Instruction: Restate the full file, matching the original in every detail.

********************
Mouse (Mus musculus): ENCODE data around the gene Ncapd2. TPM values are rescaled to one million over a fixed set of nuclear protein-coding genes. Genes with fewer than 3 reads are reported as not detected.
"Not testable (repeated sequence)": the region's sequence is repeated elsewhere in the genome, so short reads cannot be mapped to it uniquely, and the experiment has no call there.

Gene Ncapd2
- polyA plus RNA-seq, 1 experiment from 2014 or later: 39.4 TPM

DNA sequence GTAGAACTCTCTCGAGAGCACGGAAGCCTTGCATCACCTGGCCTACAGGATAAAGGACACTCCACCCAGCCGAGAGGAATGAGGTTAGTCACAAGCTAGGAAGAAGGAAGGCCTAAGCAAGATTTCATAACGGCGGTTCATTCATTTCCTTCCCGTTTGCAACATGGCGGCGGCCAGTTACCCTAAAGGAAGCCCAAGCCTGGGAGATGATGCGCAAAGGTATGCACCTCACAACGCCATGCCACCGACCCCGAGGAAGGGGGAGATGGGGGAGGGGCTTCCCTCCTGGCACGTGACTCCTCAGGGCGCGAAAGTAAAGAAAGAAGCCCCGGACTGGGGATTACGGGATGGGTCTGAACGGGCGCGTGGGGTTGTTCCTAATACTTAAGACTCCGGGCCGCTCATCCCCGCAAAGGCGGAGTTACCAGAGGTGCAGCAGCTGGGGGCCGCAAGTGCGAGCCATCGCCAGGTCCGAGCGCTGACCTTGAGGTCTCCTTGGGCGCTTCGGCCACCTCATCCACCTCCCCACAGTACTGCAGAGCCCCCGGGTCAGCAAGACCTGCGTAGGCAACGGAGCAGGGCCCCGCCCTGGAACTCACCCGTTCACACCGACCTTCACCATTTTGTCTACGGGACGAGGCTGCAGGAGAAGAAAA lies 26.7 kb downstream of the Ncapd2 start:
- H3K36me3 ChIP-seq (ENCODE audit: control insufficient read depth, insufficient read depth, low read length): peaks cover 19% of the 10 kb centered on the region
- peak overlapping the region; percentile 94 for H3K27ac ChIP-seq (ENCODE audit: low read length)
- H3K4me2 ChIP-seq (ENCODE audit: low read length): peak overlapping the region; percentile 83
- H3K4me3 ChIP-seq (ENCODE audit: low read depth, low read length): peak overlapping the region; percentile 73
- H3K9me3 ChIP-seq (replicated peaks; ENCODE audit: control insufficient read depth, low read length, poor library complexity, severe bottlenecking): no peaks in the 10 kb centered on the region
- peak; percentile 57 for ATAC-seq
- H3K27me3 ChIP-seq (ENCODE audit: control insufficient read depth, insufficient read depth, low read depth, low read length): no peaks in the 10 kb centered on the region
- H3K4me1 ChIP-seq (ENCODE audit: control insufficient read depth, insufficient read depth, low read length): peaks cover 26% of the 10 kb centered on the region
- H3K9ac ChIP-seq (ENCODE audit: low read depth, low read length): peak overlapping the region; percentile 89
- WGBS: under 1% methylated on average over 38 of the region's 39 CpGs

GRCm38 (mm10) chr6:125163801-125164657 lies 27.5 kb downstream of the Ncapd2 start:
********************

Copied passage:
Mouse (Mus musculus): ENCODE data around the gene Ncapd2. TPM values are rescaled to one million over a fixed set of nuclear protein-coding genes. Genes with fewer than 3 reads are reported as not detected.
"Not testable (repeated sequence)": the region's sequence is repeated elsewhere in the genome, so short reads cannot be mapped to it uniquely, and the experiment has no call there.

Gene Ncapd2
- polyA plus RNA-seq, 1 experiment from 2014 or later: 39.4 TPM

DNA sequence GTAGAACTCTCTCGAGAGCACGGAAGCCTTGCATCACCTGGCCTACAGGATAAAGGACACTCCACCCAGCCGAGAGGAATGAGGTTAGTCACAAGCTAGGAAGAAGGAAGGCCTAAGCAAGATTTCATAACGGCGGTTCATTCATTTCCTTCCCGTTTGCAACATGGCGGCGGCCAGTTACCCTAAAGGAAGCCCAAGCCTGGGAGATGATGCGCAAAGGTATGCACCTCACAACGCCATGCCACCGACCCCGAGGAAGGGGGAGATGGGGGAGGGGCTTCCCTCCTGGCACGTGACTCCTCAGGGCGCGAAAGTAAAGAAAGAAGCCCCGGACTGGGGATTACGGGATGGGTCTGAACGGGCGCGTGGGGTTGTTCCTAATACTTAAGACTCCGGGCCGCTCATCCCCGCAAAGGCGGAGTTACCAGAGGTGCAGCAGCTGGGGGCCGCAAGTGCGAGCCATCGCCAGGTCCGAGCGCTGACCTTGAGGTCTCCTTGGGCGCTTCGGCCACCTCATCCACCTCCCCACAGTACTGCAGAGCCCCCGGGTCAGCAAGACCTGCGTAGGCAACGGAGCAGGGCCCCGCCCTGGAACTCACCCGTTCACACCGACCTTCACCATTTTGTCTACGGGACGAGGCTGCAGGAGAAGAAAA lies 26.7 kb downstream of the Ncapd2 start:
- H3K36me3 ChIP-seq (ENCODE audit: control insufficient read depth, insufficient read depth, low read length): peaks cover 19% of the 10 kb centered on the region
- peak overlapping the region; percentile 94 for H3K27ac ChIP-seq (ENCODE audit: low read length)
- H3K4me2 ChIP-seq (ENCODE audit: low read length): peak overlapping the region; percentile 83
- H3K4me3 ChIP-seq (ENCODE audit: low read depth, low read length): peak overlapping the region; percentile 73
- H3K9me3 ChIP-seq (replicated peaks; ENCODE audit: control insufficient read depth, low read length, poor library complexity, severe bottlenecking): no peaks in the 10 kb centered on the region
- peak; percentile 57 for ATAC-seq
- H3K27me3 ChIP-seq (ENCODE audit: control insufficient read depth, insufficient read depth, low read depth, low read length): no peaks in the 10 kb centered on the region
- H3K4me1 ChIP-seq (ENCODE audit: control insufficient read depth, insufficient read depth, low read length): peaks cover 26% of the 10 kb centered on the region
- H3K9ac ChIP-seq (ENCODE audit: low read depth, low read length): peak overlapping the region; percentile 89
- WGBS: under 1% methylated on average over 38 of the region's 39 CpGs

GRCm38 (mm10) chr6:125163801-125164657 lies 27.5 kb downstream of the Ncapd2 start: